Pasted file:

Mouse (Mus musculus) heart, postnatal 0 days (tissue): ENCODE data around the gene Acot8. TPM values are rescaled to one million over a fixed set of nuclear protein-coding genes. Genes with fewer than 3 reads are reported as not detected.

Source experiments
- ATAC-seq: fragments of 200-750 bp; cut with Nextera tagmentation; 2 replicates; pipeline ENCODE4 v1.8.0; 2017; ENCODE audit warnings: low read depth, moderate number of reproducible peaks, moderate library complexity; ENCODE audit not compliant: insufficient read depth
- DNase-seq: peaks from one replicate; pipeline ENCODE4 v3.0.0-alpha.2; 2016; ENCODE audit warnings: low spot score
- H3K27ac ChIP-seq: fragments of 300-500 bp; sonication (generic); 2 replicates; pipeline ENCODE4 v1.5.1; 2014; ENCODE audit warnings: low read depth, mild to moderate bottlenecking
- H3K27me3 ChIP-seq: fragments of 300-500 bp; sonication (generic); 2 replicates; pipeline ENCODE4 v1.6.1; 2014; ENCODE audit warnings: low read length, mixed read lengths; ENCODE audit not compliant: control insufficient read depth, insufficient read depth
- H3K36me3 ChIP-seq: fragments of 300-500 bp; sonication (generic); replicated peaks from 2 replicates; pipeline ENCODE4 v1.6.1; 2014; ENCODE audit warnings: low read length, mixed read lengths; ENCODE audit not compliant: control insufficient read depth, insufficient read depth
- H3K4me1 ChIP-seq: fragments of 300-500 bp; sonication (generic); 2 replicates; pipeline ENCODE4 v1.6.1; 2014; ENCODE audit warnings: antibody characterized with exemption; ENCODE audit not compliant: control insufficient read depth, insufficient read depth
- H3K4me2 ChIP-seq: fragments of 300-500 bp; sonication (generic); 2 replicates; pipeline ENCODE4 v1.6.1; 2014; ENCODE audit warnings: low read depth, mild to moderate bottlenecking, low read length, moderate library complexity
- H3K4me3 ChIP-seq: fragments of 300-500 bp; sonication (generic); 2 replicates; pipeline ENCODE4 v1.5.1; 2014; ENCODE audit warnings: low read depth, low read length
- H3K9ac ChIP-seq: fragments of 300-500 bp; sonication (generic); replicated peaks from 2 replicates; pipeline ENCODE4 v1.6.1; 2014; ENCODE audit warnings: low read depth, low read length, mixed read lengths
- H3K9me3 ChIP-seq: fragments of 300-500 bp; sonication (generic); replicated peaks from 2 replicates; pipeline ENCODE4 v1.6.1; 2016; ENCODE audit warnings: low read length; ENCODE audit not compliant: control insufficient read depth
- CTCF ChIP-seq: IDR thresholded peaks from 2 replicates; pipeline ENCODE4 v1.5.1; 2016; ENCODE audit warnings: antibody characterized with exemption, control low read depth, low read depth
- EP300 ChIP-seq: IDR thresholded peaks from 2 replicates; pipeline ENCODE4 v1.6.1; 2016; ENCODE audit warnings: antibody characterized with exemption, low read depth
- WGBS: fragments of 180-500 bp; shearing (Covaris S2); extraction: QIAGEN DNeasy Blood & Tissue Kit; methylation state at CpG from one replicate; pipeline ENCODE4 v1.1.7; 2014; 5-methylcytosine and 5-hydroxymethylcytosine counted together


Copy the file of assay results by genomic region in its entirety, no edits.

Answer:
Mouse (Mus musculus) heart, postnatal 0 days (tissue): ENCODE data around the gene Acot8. TPM values are rescaled to one million over a fixed set of nuclear protein-coding genes. Genes with fewer than 3 reads are reported as not detected.

Source experiments
- ATAC-seq: fragments of 200-750 bp; cut with Nextera tagmentation; 2 replicates; pipeline ENCODE4 v1.8.0; 2017; ENCODE audit warnings: low read depth, moderate number of reproducible peaks, moderate library complexity; ENCODE audit not compliant: insufficient read depth
- DNase-seq: peaks from one replicate; pipeline ENCODE4 v3.0.0-alpha.2; 2016; ENCODE audit warnings: low spot score
- H3K27ac ChIP-seq: fragments of 300-500 bp; sonication (generic); 2 replicates; pipeline ENCODE4 v1.5.1; 2014; ENCODE audit warnings: low read depth, mild to moderate bottlenecking
- H3K27me3 ChIP-seq: fragments of 300-500 bp; sonication (generic); 2 replicates; pipeline ENCODE4 v1.6.1; 2014; ENCODE audit warnings: low read length, mixed read lengths; ENCODE audit not compliant: control insufficient read depth, insufficient read depth
- H3K36me3 ChIP-seq: fragments of 300-500 bp; sonication (generic); replicated peaks from 2 replicates; pipeline ENCODE4 v1.6.1; 2014; ENCODE audit warnings: low read length, mixed read lengths; ENCODE audit not compliant: control insufficient read depth, insufficient read depth
- H3K4me1 ChIP-seq: fragments of 300-500 bp; sonication (generic); 2 replicates; pipeline ENCODE4 v1.6.1; 2014; ENCODE audit warnings: antibody characterized with exemption; ENCODE audit not compliant: control insufficient read depth, insufficient read depth
- H3K4me2 ChIP-seq: fragments of 300-500 bp; sonication (generic); 2 replicates; pipeline ENCODE4 v1.6.1; 2014; ENCODE audit warnings: low read depth, mild to moderate bottlenecking, low read length, moderate library complexity
- H3K4me3 ChIP-seq: fragments of 300-500 bp; sonication (generic); 2 replicates; pipeline ENCODE4 v1.5.1; 2014; ENCODE audit warnings: low read depth, low read length
- H3K9ac ChIP-seq: fragments of 300-500 bp; sonication (generic); replicated peaks from 2 replicates; pipeline ENCODE4 v1.6.1; 2014; ENCODE audit warnings: low read depth, low read length, mixed read lengths
- H3K9me3 ChIP-seq: fragments of 300-500 bp; sonication (generic); replicated peaks from 2 replicates; pipeline ENCODE4 v1.6.1; 2016; ENCODE audit warnings: low read length; ENCODE audit not compliant: control insufficient read depth
- CTCF ChIP-seq: IDR thresholded peaks from 2 replicates; pipeline ENCODE4 v1.5.1; 2016; ENCODE audit warnings: antibody characterized with exemption, control low read depth, low read depth
- EP300 ChIP-seq: IDR thresholded peaks from 2 replicates; pipeline ENCODE4 v1.6.1; 2016; ENCODE audit warnings: antibody characterized with exemption, low read depth
- WGBS: fragments of 180-500 bp; shearing (Covaris S2); extraction: QIAGEN DNeasy Blood & Tissue Kit; methylation state at CpG from one replicate; pipeline ENCODE4 v1.1.7; 2014; 5-methylcytosine and 5-hydroxymethylcytosine counted together